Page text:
Botswana’s local marathons, mostly privately owned and organised, are flush with money. These events, mostly organised by the country’s influential personas have no problems attracting sponsors, with the amounts of sponsorship monies amounting to hundreds of thousands of pulas. As a result, these marathons are glitzy events which boast some of Botswana’s political and corporate leaders among their attendees. As such, these marathons continue to attract even bigger sponsorships, and with that many international athletes, most of whom are lured by the big cash prizes handed out. Despite being flush with large turnouts, the marathons are yet to produce a single local track star and no Motswana athlete has even qualified for an international event.
With their glitz and top notch organisation, these events are in stark contrast with the country’s track and field events organised by the BAA. The association still continues to struggle to lure sponsors to their events, something which has made most of the BAA events low key and devoid of allure. This disparity is so huge that even the sponsorship money granted to the BAA to host the country’s National Championships, the biggest event in the calendar of BAA track and field and the country as such, pale in comparison to the ones given out by sponsors to the marathons. Unlike in the marathons where prize monies can go as far as P25 000 for the winner, the prizes for BAA organised events are very low, with the winners of national championship events pocketing at least P1000 at most. Despite this disparity, the lowly sponsored BAA events continue to unearth athletes who have represented Botswana with distinction.
“This is travesty. If you look at the money that is pumped into the marathons, we should be developing enough long distance athletes who can help raise the country’s flag high in international competitions. On the contrary, we cannot even point out a local athlete who has emerged from these races nor has been helped to reach the international stage level qualifications. These marathons are mostly made by people who have no interest in the development of athletics in the country,” one observer commented. According to the observer, the main reason why these marathons continue to attract large sponsors is because they are mostly organised by the country’s influential and well connected people.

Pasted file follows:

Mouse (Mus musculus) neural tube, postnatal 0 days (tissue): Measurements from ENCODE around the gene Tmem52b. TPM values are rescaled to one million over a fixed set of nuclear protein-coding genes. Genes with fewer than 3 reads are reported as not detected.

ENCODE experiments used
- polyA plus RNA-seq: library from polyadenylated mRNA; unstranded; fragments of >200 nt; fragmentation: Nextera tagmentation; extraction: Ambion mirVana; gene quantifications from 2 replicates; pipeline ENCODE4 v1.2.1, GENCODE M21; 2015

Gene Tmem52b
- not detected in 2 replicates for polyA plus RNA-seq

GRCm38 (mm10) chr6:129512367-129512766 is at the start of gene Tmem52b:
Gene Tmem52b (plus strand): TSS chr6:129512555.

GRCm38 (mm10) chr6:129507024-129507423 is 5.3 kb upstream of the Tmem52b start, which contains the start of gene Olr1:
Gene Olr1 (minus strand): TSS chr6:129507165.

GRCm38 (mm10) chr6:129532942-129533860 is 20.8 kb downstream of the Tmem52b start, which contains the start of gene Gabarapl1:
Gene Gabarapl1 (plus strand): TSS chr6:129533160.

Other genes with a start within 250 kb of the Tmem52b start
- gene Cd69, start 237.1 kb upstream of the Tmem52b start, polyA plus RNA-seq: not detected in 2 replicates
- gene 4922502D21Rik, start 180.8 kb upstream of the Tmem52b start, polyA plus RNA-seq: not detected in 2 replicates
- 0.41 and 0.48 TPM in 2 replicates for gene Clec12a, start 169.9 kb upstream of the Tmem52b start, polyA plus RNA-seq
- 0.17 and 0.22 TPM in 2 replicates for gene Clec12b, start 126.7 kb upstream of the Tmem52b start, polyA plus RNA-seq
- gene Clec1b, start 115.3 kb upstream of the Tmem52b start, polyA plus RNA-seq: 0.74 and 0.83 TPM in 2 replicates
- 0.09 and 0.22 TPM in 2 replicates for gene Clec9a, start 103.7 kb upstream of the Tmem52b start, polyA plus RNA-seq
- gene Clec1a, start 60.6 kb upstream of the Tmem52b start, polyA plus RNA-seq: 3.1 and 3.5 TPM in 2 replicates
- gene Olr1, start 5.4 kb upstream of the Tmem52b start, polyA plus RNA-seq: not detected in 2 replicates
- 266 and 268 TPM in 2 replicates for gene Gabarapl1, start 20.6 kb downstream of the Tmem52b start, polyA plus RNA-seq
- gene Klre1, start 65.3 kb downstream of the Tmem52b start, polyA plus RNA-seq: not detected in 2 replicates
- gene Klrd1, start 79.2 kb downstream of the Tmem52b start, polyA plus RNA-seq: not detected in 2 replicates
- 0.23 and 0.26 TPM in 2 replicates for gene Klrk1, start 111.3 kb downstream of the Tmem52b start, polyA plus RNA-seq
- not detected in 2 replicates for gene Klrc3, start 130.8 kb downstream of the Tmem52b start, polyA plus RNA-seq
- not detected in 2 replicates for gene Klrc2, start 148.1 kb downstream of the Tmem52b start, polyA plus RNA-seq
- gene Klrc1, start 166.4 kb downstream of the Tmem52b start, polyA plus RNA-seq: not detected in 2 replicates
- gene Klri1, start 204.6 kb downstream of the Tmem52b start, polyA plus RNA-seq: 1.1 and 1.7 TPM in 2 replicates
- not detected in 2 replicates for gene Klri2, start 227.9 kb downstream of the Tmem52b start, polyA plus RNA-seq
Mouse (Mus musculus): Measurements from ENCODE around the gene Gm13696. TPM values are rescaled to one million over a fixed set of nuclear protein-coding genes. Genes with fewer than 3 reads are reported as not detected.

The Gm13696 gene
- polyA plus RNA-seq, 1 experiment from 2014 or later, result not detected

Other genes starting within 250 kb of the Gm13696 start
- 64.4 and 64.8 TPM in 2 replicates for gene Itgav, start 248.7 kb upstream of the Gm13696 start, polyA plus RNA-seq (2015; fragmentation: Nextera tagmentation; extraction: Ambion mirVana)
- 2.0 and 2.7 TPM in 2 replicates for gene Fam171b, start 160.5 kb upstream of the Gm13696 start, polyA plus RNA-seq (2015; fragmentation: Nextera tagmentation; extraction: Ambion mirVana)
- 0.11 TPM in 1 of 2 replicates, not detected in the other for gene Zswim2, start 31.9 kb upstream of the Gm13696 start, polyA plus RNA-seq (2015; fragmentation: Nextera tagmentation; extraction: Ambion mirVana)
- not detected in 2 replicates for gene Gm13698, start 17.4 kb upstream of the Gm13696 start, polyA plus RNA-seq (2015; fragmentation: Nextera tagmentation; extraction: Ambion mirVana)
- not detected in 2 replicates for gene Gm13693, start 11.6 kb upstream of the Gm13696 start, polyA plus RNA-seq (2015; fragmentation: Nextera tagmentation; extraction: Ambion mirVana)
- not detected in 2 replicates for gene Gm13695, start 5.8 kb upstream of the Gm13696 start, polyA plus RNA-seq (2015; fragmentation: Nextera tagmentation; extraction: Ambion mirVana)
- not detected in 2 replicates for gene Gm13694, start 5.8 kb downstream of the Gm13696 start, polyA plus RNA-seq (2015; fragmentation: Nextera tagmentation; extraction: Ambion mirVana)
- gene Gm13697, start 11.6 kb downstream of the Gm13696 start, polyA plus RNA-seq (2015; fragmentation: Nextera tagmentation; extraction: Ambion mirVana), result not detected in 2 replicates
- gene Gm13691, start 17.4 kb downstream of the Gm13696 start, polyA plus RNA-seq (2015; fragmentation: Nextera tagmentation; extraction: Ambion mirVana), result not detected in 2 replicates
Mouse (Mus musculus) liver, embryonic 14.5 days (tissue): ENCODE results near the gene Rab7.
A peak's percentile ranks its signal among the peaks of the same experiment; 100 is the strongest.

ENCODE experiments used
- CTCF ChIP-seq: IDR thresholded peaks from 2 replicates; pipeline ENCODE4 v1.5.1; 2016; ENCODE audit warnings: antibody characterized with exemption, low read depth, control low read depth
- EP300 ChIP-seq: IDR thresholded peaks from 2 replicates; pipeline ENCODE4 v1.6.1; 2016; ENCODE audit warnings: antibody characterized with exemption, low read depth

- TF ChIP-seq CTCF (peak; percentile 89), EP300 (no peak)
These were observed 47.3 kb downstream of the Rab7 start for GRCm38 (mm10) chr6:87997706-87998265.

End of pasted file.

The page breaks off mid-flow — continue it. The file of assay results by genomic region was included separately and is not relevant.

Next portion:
“Most of the people who organise these marathons are not just ordinary Batswana like you and I. They are very influential people who are well connected both politically and business wise. As such, if you go to a marathon today, you will find all these influential people, including ministers attending. However, the only time you will see them at a BAA organised event is when our local athletes have won medals or accolades,” the observer said.
Reached for comment, BAA President, Moses Bantsi concurred that the BAA does not benefit from the events, though they are sanctioned by them. “Initially when we sanctioned these races, we believed that they will help develop both our athletes and the BAA. This has however not happened and we are now looking at how to regulate them and ensure that the country’s athletes benefit from them,” the BAA President explained.
He said despite the marathons attracting a lot of sponsors and international athletes, there is yet to be any training extended to local athletes to help them develop. He said in future, the BAA will only sanction events that will also enhance the development of local athletes to make them competitive in the international arena. He said in the future, the BAA will demand some percentages of the profits from all events they sanction to be channeled to the development of athletes. For his part, BAA Vice President, Glody Dube, said the association is hatching plans to bring all marathons under the regulation of the BAA to ensure they benefit athletics. Dube, who also leads the BAA Technical Committee, said the BAA has realised that while some of the marathons do charity, some have also started to use the marathons as a money making scheme to line up their pockets while claiming to be doing it for charity. “We are currently coming up with policies and regulations to curb this. This has been so bad that in one of the marathons, the organisers negated on their agreement with athletes and did not pay the monies to athletes as they had promised. This left us with problems in our hands because when issues like these arise, it remains with the BAA to answer as the custodians of athletics in the country,” the BAA Vice President explained.
He said as such, from the 3rd to the 5th of next month, the BAA Technical committee and subcommittee members will go on a benchmarking exercise in South Africa where they will learn necessary skills to organise everything related to athletics in the country. “As the custodians of athletics in the country, we intend to stamp our authority on athletics in the country to ensure that it is not abused for personal gain. As the BAA, we are to blame for the current situation because we have never really exercised our authority on issues relating to athletics, including the sanctioning and regulation of marathons,” he concluded.